Burning Man, the annual festival taking place in Nevada’s Black Rock Desert, has opened on August 27th, with thousands of festivalgoers gathering to create the Black Rock City, a ‘temporary metropolis’ complete with numerous installations, artworks, and pavilions that celebrate “community, art, self-expression, and self-reliance.” This year, however, the festival experience has been different, as heavy rains inundated the desert and festival site, creating thick, ankle-deep mud. The roads to and from the festival have been closed as large vehicles risk remaining stuck in the mud. While some people have left the site by walking out, the majority of the 70,000 campers remain stranded, as reported by CNN.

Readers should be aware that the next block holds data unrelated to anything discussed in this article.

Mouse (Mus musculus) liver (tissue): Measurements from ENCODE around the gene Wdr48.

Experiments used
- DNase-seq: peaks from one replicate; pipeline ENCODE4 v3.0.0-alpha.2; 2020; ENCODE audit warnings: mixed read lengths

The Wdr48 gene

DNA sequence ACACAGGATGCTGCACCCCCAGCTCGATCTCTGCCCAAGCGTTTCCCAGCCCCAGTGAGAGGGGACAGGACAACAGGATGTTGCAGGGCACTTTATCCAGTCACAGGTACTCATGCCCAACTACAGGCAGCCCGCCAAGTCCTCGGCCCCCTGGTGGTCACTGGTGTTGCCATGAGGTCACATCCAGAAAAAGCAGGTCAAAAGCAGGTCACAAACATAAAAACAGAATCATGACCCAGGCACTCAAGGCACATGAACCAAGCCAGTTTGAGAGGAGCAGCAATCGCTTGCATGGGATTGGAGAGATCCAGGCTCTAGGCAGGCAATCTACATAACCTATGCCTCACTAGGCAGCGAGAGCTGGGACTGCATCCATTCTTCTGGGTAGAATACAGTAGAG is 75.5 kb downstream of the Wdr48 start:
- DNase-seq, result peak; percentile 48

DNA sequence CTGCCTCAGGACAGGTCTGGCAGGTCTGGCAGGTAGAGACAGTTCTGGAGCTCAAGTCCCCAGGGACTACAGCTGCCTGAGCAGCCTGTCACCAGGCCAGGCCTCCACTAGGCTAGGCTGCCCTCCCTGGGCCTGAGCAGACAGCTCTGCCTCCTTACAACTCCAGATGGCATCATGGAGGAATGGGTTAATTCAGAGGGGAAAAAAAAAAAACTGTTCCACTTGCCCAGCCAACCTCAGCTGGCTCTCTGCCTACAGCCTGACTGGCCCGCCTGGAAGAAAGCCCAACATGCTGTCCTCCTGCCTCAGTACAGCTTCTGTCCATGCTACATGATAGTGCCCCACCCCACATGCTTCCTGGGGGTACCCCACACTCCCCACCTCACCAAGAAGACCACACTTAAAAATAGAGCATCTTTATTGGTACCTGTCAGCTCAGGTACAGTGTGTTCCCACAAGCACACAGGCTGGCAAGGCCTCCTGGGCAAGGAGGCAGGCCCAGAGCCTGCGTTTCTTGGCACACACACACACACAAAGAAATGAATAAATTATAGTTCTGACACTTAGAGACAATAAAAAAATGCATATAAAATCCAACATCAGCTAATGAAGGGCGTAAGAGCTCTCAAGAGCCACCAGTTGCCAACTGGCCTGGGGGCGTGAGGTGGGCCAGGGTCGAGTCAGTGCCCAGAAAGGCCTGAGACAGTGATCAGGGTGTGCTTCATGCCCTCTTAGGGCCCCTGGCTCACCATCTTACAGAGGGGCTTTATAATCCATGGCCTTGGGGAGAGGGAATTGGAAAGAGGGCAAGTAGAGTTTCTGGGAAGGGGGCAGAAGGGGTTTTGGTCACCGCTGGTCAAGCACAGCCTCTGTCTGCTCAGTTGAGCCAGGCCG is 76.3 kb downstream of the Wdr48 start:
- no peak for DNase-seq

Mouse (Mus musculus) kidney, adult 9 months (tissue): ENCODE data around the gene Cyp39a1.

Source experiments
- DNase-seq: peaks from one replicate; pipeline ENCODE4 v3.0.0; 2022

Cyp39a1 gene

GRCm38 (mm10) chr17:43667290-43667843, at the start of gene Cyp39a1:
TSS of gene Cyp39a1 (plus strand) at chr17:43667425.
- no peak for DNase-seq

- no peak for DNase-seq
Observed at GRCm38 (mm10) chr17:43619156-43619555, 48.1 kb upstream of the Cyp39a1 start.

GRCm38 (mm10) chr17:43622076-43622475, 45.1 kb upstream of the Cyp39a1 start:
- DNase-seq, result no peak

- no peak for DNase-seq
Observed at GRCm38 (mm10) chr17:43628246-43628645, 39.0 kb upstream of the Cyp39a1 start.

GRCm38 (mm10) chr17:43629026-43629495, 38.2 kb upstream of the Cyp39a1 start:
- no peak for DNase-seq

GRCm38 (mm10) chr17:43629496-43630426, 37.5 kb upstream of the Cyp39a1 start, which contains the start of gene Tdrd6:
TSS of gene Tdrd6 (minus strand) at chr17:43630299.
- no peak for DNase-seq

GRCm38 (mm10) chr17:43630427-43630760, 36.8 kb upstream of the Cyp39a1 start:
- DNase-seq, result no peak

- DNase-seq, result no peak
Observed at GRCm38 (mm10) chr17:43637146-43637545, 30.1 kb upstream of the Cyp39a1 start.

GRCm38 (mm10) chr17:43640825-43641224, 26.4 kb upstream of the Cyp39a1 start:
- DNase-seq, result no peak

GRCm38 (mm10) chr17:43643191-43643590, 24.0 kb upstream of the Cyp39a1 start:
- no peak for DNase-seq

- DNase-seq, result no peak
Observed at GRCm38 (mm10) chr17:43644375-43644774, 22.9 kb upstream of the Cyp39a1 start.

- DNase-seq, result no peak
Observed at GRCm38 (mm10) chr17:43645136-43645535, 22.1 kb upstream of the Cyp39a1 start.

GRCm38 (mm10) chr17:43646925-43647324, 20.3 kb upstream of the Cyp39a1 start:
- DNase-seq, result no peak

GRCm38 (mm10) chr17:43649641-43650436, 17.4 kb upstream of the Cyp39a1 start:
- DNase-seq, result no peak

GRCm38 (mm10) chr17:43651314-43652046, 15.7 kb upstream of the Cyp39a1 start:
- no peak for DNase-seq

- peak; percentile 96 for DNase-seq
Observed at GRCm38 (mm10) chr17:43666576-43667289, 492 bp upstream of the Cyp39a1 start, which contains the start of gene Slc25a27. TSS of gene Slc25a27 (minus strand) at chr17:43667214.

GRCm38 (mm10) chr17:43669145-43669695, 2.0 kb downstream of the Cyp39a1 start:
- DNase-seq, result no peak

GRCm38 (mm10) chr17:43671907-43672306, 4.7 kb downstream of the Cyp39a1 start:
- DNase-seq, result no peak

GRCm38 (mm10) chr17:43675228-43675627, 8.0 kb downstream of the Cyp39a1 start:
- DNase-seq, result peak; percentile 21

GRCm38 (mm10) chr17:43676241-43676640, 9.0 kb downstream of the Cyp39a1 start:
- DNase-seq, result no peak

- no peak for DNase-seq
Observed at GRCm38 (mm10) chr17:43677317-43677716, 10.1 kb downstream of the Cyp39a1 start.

The northwest Nevada area was hit with heavy rainfall in the last 24 hours, transforming the desert sand into a clay-like mud. The burning of the Man, a closing-of-the-festival ritual, was also postponed from Sunday to Monday night, and people are advised to shelter in place until the ground has dried enough to drive safely. Despite the difficult conditions, the art installations have continued their tradition of creativity and experimentation, delving into this year’s theme of “Animalia,” an exploration of all lifeforms, real or imagined, that animate the festival grounds.
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